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How the SBA Is Handling Coronavirus-Related Issues

Chris Crum writes for Small Business Resources about what's new for small business. Chris was a featured writer with the iEntry Network of B2B Publications where hundreds of publications linked to his articles including the Wall Street Journal, USA Today, LA Times and the New York Times.
The Small Business Administration has been working to implement Economic Injury Disaster Loans and the Paycheck Protection Program to assist small businesses impacted by COVID-19. How the SBA Is Handling Coronavirus-Related Issues


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As soon as America’s businesses began to shutter as a result of COVID-19, the United States Small Business Administration (SBA) began reacting to the situation and announcing its assistance efforts. Let’s take a look at how the Administration has been handling coronavirus-related issues since this began directly impacting small businesses throughout the country.

On March 12, the SBA announced it would provide disaster assistance loans to small businesses impacted by COVID-19 via its Economic Injury Disaster Loans of up to $2 million. (1) The following day, the Administration released a statement applauding the President’s declaration of a national emergency, with recently appointed Administrator Jovita Carranza calling it a "significant and very important step in reducing barriers to public health and protecting America’s 30 million small businesses." (2)

Jovita Carranza
SBA Administrator Jovita Carranza Image via

On March 17, the SBA issued revised criteria for states or territories seeking an economic injury declaration related to COVID-19. (3) At that time, the Administration said the "relaxed" criteria would make for a "faster, easier" qualification process for states seeking disaster assistance, and would include expanded, statewide access. Typically, the loans are only available to small businesses within counties identified as disaster areas by a Governor.

On March 23, Carranza announced automatic deferment on existing SBA disaster loans through the end of the year. (4) Borrowers of both home and business disaster loans do not have to contact the Administration to request deferment.

On March 27, the CARES Act was signed into law, and with it came the now famous Paycheck Protection Plan (PPP). Carranza praised the President for acting "swiftly and in a bipartisan manner" to support small businesses. (5) She also noted that the SBA was "ready to provide them with the support they need to remain open and keep their workers employed."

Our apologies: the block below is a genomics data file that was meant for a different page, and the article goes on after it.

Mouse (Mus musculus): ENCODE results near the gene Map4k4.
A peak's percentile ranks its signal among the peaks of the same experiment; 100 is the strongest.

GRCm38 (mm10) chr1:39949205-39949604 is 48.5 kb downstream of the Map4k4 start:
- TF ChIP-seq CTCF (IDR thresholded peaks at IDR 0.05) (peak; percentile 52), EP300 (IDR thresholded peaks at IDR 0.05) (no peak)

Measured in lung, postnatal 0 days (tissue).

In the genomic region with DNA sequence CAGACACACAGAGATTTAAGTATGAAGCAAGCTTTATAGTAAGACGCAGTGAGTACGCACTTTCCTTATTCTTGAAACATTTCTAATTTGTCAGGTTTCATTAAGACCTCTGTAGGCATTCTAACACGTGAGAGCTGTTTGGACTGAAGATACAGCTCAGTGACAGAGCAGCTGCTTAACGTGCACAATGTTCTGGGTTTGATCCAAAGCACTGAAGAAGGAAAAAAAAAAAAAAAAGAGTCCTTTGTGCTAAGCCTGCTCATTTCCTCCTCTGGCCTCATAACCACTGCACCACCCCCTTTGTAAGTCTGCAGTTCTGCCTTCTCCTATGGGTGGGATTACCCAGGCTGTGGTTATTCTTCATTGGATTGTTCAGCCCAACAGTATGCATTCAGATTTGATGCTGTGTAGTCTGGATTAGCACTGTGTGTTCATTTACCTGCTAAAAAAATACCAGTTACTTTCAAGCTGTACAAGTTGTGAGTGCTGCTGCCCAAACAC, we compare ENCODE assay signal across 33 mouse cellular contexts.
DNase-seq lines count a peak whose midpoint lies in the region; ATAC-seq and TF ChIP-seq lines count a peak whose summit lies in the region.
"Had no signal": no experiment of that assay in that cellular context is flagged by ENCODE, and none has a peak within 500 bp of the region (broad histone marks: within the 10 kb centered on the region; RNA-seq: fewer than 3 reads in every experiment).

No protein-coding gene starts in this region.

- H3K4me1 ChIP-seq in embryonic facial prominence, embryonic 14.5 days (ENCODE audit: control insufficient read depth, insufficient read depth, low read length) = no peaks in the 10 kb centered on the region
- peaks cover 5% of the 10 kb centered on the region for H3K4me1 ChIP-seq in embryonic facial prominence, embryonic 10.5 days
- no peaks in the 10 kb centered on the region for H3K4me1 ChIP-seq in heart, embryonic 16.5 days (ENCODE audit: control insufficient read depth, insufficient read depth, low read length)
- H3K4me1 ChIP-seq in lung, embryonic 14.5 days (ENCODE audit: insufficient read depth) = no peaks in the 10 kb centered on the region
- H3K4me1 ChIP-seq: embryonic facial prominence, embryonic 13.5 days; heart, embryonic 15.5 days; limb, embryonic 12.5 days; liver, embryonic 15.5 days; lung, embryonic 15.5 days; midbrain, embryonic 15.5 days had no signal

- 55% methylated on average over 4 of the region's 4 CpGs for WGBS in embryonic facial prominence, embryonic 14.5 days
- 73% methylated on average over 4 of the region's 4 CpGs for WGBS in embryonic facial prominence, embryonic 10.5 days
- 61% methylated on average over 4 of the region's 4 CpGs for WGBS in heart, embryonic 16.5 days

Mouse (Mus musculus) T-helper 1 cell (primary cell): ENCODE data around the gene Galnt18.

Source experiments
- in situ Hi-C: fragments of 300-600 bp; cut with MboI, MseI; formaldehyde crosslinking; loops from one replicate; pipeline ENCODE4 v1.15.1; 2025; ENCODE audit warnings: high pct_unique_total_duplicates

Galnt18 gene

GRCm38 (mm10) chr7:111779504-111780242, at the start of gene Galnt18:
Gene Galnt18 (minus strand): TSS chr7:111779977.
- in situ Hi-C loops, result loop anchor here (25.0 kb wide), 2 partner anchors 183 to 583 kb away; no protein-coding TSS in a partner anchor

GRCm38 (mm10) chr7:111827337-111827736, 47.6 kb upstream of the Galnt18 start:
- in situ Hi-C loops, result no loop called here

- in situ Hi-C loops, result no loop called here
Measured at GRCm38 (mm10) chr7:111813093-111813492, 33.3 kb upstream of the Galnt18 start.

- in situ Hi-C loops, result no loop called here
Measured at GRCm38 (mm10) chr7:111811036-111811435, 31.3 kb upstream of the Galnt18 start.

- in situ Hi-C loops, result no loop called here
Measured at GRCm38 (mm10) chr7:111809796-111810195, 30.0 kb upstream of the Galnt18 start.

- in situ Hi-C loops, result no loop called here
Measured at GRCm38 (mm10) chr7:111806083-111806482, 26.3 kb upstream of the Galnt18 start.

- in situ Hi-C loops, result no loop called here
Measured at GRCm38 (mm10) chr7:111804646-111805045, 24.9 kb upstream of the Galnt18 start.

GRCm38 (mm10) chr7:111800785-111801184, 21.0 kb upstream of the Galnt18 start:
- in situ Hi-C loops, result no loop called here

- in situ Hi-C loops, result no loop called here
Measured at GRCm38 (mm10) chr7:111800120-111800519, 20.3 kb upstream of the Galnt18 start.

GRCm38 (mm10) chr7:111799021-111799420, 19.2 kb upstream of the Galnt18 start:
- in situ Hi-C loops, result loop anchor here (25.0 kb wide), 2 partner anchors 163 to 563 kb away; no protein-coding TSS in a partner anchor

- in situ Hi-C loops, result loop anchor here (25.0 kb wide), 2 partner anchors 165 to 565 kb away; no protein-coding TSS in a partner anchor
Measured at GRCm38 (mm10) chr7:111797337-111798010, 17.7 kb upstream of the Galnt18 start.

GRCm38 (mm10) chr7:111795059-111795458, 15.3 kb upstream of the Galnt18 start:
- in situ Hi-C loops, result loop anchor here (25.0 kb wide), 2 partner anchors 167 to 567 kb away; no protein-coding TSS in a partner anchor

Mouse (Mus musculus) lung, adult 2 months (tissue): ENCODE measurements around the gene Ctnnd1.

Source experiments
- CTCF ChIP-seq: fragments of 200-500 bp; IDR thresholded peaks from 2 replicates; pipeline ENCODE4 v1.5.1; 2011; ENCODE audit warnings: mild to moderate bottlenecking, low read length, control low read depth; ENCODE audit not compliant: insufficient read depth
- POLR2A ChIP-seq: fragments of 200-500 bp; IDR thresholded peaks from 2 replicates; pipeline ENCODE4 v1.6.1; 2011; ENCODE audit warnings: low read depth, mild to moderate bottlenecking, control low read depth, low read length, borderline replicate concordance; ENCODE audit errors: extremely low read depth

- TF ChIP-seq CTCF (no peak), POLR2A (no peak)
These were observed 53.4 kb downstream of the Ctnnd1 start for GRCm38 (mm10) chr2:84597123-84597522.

On March 31, the SBA issued a press release discussing the details of the $349 billion PPP. (6) It said the program would be available retroactively from Feb. 15, 2020, so employers could rehire their recently laid-off employees, and would continue through June 30, 2020. Maximum loan amounts are up to $10 million. According to the release, loans would be available to "all small businesses, including non-profits, Veterans organizations, Tribal concerns, sole proprietorships, self-employed individuals, and independent contractors, with 500 or fewer employees, or no greater than the number of employees set by the SBA as the size standard for certain industries."

Loans are to be forgiven if used for payroll costs and other designated operating expenses, such as mortgage, interest, or utilities in the eight weeks following the date of loan origination. All loans have an interest rate of 1%, a maturity of two years, the first payment deferred for six months, a100% guarantee by the SBA, no collateral, no personal guarantees, and no borrower or lender fees payable to the SBA.

The PPP launched on April 3, with loans being administered at the local level by banks and credit unions. On that day, Administrator Carranza said, "“These loans will bring immediate economic relief and eight weeks of financial certainty to millions of small businesses and their employees. We urge every struggling small business to take advantage of this unprecedented federal resource – their viability is critically important to their employees, their community, and the country.” (7)

The following day, the SBA clarified eligibility for faith-based organizations to participate in the PPP and Economic Injury Disaster Loan Program.

By April 12, the American Bankers Association reported that 820,000 loans totaling roughly $205 billion had been processed, with over 4,400 lenders participating in the program, up from 1,700 a week earlier. (8)

On April 16, the SBA posted the following notice, announcing that they had already reached the maximum funds available for the COVID-19 programs:

Lapse in Appropriations Notice: SBA is unable to accept new applications at this time for the Paycheck Protection Program or the Economic Injury Disaster Loan (EIDL)-COVID-19 related assistance program (including EIDL Advances) based on available appropriations funding.


At press time for this article, Congress was in heated debate about authorizing an additional $250 billion, as requested by the President, to supplement the original $349 billion already spoken for with 1.7 million loans.

The SBA has a dedicated COVID-19 "Small Business Guidance & Loan Resources" page which businesses are encouraged to check out. (9)

This is far from over, and it’s wise for small businesses to stay as informed as possible on a day-to-day basis.










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